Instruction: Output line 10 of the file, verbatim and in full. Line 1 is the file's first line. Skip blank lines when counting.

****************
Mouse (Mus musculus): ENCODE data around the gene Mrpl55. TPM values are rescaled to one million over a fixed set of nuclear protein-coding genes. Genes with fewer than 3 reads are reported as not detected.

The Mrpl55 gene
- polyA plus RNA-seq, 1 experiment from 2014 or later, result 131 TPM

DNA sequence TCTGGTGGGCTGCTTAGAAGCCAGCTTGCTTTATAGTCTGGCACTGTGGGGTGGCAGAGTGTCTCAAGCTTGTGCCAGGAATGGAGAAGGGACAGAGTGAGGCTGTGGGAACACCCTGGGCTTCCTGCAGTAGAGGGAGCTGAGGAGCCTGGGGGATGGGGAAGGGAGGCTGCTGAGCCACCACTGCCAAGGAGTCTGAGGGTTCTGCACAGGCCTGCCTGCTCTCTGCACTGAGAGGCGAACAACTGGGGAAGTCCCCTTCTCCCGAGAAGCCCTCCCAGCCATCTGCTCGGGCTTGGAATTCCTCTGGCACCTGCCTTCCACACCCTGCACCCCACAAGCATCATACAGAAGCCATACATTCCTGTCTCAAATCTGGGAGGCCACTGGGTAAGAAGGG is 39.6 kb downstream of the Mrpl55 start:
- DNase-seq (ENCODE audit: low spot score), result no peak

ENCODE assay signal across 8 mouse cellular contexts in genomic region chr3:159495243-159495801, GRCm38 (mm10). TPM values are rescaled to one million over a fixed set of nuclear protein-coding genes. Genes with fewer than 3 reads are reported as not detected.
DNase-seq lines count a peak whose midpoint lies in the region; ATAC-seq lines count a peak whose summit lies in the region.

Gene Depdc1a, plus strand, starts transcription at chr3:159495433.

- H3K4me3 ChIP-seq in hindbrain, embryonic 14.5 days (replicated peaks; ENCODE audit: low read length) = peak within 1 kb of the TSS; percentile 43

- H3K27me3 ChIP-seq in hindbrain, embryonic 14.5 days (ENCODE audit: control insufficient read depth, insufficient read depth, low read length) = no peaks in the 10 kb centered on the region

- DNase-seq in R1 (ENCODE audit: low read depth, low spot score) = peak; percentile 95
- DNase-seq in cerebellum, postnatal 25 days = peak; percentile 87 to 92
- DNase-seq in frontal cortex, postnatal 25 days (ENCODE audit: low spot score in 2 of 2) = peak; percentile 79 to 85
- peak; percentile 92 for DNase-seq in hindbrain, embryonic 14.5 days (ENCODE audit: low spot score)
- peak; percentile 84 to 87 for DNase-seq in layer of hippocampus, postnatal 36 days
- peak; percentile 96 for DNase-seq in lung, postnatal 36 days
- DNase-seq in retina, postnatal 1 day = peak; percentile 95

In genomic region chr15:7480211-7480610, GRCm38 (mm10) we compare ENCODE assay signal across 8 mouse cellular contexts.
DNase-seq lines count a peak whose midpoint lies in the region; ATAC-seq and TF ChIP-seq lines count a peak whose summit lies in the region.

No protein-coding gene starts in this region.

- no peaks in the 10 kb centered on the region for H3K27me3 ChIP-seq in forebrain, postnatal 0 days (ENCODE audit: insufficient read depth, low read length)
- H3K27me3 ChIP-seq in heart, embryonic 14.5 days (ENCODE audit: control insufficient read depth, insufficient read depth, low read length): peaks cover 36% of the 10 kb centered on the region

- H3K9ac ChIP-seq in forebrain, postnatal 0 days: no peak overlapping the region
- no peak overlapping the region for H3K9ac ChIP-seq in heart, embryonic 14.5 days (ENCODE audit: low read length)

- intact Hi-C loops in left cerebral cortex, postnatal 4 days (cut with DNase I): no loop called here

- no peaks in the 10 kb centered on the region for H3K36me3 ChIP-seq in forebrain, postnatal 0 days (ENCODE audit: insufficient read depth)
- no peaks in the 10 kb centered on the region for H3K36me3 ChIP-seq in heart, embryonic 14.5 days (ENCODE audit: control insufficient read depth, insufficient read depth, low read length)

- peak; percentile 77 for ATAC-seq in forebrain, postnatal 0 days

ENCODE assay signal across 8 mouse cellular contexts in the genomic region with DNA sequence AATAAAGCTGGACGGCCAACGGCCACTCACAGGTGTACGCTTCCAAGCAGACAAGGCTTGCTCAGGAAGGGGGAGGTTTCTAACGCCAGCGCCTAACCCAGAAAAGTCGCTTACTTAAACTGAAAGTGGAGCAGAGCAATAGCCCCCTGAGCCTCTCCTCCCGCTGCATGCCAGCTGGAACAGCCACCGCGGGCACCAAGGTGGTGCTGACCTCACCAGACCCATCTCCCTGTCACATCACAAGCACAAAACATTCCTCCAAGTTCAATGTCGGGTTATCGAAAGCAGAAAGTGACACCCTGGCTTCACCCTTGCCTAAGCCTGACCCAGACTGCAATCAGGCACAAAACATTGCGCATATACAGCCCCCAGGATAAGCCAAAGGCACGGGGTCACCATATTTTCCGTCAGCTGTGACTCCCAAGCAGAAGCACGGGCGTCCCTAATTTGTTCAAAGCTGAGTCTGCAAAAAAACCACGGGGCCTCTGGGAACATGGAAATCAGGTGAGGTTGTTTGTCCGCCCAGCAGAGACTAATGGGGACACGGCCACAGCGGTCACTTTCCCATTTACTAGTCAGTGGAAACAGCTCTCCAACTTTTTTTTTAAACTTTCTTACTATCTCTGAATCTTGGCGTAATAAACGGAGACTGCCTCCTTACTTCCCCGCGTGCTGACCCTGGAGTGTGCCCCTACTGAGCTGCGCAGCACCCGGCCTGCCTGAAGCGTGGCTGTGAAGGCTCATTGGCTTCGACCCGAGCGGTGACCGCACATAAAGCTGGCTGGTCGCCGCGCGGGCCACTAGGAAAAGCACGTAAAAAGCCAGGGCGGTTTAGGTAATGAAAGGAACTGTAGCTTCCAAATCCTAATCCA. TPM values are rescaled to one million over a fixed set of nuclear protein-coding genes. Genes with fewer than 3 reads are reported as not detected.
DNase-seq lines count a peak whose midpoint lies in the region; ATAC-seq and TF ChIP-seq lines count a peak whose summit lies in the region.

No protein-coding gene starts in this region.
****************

- H3K27me3 ChIP-seq in hindbrain, embryonic 14.5 days (ENCODE audit: control insufficient read depth, insufficient read depth, low read length) = no peaks in the 10 kb centered on the region